Cooperation and a Promising Future

Going forward, it will be pivotal for the government to continue focusing on lowering the extreme poverty rate. Reforming legislation to meet international standards, then enforcing it as well as protecting children of all ages and backgrounds, is the next step in Djibouti’s fight against child labor. Improving human rights means better access to education. This will likely help the economic situation of Djibouti by breaking the cycle of poverty. However, the international community plays a crucial role in helping Djibouti. Some of the most successful initiatives have come from international partnerships and UN-sponsored programs. Cooperation is critical in Djibouti, whereas complacency will be catastrophic.

– Alex Berman
Photo: Flickr

 DjiboutiChinese investment is driving a boom in infrastructure in Djibouti, but gaps still remain when it comes to providing essential services to the country’s most at-risk inhabitants.

Chinese investments promise to revitalize and expand shipping and transportation infrastructure in Djibouti, turning the small African nation of roughly a million people into a major trans-shipment hub on the Gulf of Aden. Chinese-backed projects include an electric train route to Ethiopia’s capital city and developing port facilities in the Port of Doraleh. Djibouti will also host China’s first overseas military base.

Despite these investments and the rapid growth of the nation’s economy over the past 20 years, some people are still left behind, citizens and refugees alike. Djibouti hosts more than 27,000 refugees from across the region, including those fleeing conflict in Ethiopia and Yemen. These refugees typically live in crowded camps with poor sanitation and little access to clean water.

Many citizens of Djibouti also lack reliable sanitation and access to water, particularly in rural areas. Nearly a quarter of the population still lives in extreme poverty, and 48 percent of working-age people are unemployed. The African Economic Outlook estimates that infrastructure development and economic changes driven by foreign investment may trickle down to impoverished citizens in the form of new jobs.

The international community beyond China has also taken an interest in infrastructure in Djibouti. While China’s interests chiefly lie in economic development, others are looking to more humanitarian issues such as education and food security. For example, the United Nations has been working through UNESCO on projects designed to bolster access to water, sanitation and education for both disadvantaged citizens and refugees. Their efforts have reached thousands, but thousands more continue to struggle every day.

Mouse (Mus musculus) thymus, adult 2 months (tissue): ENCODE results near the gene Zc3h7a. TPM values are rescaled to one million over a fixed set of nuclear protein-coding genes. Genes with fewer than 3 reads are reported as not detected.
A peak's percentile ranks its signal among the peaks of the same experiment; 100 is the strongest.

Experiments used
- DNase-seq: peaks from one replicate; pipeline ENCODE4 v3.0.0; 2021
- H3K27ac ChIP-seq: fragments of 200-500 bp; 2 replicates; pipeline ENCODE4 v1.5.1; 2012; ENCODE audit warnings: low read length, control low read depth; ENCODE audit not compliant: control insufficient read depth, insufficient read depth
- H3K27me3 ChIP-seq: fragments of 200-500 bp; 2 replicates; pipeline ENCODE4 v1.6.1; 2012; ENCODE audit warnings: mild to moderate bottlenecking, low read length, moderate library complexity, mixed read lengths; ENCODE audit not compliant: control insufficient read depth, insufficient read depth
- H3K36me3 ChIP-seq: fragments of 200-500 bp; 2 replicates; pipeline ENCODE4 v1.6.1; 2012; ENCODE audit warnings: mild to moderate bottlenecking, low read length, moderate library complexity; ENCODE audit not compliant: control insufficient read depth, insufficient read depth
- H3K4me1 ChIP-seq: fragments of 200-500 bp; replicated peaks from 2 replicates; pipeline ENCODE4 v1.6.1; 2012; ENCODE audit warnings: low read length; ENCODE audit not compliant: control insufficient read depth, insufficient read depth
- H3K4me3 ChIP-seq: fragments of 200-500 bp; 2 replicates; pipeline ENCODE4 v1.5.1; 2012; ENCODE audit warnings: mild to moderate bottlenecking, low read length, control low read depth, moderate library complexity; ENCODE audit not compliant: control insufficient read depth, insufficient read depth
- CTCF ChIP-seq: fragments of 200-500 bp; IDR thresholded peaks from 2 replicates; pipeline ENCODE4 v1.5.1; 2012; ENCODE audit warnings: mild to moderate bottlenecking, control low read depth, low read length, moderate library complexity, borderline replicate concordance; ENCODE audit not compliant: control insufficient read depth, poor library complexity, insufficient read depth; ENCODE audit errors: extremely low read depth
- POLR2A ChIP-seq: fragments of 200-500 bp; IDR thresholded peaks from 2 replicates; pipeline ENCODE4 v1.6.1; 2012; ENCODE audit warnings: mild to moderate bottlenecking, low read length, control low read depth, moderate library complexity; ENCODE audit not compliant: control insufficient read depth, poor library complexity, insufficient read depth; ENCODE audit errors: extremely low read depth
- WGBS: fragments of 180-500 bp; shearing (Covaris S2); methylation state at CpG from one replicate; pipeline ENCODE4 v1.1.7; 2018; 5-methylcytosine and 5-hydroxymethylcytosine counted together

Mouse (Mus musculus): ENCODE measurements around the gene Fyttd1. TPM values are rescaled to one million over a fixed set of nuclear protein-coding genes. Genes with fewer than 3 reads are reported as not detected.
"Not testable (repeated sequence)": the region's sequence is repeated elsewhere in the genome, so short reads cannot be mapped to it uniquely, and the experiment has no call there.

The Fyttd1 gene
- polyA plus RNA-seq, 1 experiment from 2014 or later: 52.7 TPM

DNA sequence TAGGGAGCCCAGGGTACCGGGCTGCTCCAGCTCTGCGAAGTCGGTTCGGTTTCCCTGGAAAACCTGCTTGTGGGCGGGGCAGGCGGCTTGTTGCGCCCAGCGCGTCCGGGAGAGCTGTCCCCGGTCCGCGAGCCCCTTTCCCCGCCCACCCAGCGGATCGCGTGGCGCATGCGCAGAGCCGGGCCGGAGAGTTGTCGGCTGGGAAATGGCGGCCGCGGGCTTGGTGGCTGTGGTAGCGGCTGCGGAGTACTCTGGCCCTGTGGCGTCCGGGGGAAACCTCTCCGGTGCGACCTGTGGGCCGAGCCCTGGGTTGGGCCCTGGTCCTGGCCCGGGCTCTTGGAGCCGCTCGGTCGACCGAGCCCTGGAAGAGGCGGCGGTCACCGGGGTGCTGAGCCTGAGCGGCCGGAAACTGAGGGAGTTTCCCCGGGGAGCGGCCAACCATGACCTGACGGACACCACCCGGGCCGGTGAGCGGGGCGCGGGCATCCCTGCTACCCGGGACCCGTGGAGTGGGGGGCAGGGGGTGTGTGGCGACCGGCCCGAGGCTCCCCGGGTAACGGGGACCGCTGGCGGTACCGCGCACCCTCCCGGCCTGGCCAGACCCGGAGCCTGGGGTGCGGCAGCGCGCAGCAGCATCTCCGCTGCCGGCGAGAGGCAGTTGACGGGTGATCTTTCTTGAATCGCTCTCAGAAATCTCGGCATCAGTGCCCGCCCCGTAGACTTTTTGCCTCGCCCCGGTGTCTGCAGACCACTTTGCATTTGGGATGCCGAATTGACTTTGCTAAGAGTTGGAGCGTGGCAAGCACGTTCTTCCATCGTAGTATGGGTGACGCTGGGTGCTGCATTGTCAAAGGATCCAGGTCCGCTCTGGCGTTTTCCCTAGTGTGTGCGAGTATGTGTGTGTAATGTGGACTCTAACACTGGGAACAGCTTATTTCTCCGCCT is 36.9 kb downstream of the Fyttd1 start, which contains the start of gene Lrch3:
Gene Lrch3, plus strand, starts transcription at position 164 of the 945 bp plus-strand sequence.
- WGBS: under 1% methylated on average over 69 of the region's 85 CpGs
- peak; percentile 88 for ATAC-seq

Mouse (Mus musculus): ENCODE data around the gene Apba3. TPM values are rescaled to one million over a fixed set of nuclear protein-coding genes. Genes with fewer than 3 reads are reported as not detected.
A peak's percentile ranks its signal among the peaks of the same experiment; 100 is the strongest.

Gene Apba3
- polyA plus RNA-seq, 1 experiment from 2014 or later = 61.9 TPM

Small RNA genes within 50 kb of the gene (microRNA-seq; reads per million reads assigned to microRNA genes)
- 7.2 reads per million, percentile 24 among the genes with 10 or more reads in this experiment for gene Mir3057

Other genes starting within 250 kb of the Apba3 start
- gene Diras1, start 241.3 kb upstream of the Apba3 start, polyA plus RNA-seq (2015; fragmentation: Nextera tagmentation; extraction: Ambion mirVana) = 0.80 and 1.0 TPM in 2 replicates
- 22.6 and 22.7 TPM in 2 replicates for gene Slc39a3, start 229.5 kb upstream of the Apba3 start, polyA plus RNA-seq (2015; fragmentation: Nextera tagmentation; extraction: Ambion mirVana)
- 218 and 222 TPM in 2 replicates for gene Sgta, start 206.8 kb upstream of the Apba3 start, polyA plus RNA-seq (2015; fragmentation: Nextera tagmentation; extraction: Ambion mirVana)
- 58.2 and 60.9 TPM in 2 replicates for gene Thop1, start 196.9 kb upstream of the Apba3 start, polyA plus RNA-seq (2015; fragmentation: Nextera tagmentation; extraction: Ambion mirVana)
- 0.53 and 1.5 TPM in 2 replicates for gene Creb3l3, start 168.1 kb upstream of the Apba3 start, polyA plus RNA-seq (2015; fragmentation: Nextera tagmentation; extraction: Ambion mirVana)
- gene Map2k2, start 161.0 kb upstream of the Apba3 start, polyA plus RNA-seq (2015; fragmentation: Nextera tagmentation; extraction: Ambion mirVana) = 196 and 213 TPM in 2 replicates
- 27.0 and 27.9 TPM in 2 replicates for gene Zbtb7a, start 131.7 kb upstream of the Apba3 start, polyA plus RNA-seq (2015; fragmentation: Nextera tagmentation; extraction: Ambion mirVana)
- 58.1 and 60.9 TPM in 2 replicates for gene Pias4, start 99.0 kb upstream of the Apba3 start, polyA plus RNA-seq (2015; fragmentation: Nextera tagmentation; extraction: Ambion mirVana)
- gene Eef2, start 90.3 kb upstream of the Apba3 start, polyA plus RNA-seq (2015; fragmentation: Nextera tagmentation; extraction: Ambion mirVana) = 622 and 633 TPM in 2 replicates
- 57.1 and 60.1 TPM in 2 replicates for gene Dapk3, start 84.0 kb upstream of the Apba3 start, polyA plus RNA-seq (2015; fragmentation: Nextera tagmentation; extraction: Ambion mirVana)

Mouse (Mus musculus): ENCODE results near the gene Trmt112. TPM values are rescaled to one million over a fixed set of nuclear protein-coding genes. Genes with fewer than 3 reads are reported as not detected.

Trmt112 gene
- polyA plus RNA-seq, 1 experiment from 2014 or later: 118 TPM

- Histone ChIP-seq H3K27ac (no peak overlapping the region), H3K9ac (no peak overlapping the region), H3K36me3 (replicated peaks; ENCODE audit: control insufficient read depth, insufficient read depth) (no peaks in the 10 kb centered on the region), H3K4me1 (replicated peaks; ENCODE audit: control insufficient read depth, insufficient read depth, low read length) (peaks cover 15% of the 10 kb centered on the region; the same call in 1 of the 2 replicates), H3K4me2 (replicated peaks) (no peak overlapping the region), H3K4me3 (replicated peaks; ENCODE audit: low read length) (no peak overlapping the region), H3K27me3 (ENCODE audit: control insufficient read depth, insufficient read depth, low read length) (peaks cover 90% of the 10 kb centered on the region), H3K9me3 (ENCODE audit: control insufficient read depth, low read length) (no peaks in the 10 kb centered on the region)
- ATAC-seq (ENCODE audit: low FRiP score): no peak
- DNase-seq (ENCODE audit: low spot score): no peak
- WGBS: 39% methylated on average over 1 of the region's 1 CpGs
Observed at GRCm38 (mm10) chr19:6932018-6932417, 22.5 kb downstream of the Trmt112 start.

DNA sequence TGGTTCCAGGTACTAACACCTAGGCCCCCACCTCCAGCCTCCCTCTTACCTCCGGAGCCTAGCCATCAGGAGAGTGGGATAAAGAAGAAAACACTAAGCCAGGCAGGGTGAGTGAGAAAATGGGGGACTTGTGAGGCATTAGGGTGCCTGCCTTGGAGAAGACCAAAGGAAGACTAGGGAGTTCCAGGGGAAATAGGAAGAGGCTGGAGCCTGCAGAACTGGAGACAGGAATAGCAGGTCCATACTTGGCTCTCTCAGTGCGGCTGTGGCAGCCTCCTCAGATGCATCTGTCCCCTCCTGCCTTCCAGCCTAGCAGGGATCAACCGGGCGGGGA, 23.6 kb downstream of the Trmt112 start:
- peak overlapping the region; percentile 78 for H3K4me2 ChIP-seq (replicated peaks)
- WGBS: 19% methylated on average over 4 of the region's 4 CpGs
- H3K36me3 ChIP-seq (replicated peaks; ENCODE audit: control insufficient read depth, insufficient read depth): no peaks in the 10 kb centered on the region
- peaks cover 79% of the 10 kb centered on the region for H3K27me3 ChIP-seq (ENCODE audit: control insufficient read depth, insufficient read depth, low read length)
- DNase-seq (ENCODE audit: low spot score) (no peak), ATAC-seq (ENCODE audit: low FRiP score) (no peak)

The United States is on the ground in Djibouti as well, with the U.S. Agency for International Development (USAID) working with many partners on multiple projects. USAID is active in improving access to education and its quality. USAID is also working with private and governmental partners to address the transmission of diseases such as tuberculosis and HIV/AIDS along the developing Ethiopia/Djibouti transportation corridor.

However, as NPR reports, USAID funding is insecure under the current administration. The current budget proposal offered by President Trump’s administration would cut USAID and related programs by $2.2 billion. According to the New York Times, savings from these cuts will go to fund further investment in the military and domestic infrastructure. This move by the administration is unlikely to go unopposed. Doubts have already surfaced as to whether Congress will get on board with the administration’s proposals. Following a deal with Democrats, the administration’s budget isn’t likely to come up again for consideration until mid-December.

The government of Djibouti has its own ambitious plan to leverage infrastructure development in the mid- to long-term to raise the nation to “developing” status by 2035. In conjunction with humanitarian aid from abroad, this plan may see the fortunes of all Djiboutians rise like the expected ships at dock in the country’s expanding ports at high tide.

– Joel Dishman

Photo: Flickr